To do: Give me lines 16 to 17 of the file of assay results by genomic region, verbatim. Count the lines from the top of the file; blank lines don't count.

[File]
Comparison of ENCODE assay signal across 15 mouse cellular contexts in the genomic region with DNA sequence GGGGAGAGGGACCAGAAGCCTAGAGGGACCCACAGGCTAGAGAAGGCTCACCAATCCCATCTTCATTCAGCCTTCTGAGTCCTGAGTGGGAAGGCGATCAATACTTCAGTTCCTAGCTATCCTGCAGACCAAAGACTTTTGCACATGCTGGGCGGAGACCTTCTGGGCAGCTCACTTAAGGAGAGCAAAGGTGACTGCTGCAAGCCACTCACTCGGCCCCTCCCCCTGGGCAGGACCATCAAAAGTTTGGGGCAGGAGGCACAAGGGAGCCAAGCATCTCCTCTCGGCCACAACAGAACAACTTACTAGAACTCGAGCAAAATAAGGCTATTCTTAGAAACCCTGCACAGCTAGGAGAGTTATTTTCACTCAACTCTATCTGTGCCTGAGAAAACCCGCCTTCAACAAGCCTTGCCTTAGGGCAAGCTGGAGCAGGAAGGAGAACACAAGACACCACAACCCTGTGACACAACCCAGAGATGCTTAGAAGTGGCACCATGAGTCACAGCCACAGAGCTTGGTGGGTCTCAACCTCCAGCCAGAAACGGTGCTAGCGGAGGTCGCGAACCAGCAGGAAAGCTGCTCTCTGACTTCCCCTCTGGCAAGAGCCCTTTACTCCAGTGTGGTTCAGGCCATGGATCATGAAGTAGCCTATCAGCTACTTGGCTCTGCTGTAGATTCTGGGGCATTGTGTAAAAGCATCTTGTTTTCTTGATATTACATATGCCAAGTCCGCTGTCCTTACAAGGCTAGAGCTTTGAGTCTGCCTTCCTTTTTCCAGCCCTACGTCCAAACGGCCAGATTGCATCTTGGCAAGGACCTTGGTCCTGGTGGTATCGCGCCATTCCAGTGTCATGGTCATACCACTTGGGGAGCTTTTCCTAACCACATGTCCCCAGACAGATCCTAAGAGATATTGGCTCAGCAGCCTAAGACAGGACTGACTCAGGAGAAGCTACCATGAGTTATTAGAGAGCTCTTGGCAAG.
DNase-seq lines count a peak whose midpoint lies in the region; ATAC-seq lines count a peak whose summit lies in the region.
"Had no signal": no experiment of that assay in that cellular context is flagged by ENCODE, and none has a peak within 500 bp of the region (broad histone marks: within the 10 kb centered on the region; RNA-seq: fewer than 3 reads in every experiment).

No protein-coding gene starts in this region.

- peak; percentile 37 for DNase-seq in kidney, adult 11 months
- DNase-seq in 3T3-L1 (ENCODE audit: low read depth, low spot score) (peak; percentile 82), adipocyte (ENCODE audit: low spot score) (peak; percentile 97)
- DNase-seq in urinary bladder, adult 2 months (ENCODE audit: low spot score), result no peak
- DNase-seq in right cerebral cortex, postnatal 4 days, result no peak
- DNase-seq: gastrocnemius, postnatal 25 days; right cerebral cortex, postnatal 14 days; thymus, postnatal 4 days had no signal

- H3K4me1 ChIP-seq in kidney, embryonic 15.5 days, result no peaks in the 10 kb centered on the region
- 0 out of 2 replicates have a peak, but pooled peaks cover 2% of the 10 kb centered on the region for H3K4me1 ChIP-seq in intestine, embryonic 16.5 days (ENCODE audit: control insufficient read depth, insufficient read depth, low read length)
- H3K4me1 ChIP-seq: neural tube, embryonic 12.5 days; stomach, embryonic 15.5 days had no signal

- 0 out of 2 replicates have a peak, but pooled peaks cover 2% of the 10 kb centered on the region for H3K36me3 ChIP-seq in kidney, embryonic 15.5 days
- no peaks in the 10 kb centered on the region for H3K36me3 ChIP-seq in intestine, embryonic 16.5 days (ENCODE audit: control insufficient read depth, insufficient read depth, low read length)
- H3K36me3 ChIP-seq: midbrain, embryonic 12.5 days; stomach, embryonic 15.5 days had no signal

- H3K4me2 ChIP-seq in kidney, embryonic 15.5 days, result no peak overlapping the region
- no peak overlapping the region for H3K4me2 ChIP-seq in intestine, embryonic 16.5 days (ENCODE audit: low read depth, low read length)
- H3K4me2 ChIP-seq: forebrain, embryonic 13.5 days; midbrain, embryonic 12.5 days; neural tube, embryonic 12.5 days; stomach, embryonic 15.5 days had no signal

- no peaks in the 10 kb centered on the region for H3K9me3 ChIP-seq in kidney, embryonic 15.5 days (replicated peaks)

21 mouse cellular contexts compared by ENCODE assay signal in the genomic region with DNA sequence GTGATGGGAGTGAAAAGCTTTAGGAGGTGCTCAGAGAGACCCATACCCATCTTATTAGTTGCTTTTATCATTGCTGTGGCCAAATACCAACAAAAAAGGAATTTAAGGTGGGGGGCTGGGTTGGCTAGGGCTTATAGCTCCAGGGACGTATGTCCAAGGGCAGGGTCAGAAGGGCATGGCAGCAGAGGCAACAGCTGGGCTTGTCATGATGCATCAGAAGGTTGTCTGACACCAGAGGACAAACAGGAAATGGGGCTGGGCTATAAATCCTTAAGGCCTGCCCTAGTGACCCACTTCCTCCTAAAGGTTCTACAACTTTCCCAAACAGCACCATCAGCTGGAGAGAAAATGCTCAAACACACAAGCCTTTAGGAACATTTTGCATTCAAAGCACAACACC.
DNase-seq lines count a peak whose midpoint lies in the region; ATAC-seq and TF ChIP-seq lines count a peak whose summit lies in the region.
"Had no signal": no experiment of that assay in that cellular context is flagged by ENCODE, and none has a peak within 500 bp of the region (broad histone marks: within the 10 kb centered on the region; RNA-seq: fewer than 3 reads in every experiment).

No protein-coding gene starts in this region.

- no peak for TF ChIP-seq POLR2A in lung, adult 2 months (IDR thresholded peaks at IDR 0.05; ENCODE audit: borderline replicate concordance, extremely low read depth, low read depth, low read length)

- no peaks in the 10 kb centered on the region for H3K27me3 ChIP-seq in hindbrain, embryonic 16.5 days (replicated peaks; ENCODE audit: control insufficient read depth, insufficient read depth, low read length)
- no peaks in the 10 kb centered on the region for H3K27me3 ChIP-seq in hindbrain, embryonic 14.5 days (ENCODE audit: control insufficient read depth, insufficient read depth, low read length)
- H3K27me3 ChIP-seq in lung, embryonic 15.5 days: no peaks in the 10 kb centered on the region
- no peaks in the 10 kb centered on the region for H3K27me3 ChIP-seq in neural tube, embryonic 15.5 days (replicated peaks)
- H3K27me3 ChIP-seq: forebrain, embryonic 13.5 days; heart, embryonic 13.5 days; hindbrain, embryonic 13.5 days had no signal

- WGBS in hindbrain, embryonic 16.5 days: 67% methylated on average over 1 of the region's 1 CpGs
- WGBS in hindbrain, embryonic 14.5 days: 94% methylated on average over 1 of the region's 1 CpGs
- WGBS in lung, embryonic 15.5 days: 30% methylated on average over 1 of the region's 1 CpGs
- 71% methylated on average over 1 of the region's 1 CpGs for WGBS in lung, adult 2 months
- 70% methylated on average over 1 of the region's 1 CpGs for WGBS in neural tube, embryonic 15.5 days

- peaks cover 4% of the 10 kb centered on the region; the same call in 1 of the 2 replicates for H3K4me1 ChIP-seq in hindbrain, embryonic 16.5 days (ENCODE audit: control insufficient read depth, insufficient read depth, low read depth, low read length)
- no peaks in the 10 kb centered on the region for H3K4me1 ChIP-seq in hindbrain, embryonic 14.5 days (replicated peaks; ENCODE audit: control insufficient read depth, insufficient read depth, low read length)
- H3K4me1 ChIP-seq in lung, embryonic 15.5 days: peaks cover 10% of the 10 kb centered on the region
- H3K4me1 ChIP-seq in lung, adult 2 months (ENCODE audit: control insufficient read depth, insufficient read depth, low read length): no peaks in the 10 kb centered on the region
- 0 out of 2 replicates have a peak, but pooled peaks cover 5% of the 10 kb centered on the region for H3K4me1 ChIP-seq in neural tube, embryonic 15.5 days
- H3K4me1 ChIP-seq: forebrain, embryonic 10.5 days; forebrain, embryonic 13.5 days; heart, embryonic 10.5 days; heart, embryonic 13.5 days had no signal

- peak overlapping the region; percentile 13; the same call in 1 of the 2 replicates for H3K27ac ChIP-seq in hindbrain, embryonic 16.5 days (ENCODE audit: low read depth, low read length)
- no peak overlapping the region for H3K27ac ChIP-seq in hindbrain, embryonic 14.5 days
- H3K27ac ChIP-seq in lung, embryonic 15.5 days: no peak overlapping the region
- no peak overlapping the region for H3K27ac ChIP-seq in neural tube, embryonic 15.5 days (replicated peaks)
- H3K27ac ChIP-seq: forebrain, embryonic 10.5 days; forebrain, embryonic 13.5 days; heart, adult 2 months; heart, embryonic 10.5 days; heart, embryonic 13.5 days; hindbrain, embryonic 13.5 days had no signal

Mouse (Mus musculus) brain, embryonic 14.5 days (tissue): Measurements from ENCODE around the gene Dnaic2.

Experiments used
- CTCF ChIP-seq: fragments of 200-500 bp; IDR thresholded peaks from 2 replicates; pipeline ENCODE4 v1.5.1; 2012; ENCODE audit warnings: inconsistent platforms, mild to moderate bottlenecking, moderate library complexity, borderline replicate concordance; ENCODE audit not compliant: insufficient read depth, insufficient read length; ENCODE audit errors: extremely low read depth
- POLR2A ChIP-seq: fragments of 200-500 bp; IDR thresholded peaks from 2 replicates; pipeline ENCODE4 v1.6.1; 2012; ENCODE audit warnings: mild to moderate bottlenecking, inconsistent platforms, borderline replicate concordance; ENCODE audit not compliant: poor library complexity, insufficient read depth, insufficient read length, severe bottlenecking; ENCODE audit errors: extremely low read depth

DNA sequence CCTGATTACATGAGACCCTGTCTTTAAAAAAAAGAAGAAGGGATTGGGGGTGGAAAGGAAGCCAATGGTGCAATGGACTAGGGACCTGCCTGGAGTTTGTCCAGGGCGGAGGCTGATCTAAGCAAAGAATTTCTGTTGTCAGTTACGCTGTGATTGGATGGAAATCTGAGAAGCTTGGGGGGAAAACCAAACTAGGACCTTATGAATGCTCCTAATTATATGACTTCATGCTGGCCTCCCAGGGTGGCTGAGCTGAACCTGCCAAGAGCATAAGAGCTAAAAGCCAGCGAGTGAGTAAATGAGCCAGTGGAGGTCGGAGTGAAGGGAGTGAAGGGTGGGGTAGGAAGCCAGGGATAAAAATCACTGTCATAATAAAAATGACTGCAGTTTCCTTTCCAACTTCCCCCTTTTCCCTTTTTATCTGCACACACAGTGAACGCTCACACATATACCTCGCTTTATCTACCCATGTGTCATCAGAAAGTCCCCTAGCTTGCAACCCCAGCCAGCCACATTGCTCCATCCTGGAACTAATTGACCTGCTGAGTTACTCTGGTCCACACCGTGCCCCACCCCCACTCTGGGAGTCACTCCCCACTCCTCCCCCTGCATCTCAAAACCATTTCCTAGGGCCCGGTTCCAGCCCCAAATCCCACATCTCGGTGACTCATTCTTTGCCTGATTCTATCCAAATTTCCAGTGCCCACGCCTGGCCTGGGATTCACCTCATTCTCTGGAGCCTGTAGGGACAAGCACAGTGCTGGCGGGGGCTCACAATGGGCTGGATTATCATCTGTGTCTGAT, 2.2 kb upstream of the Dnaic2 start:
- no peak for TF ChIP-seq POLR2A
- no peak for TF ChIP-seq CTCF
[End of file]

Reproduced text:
- H3K4me2 ChIP-seq in kidney, embryonic 15.5 days, result no peak overlapping the region
- no peak overlapping the region for H3K4me2 ChIP-seq in intestine, embryonic 16.5 days (ENCODE audit: low read depth, low read length)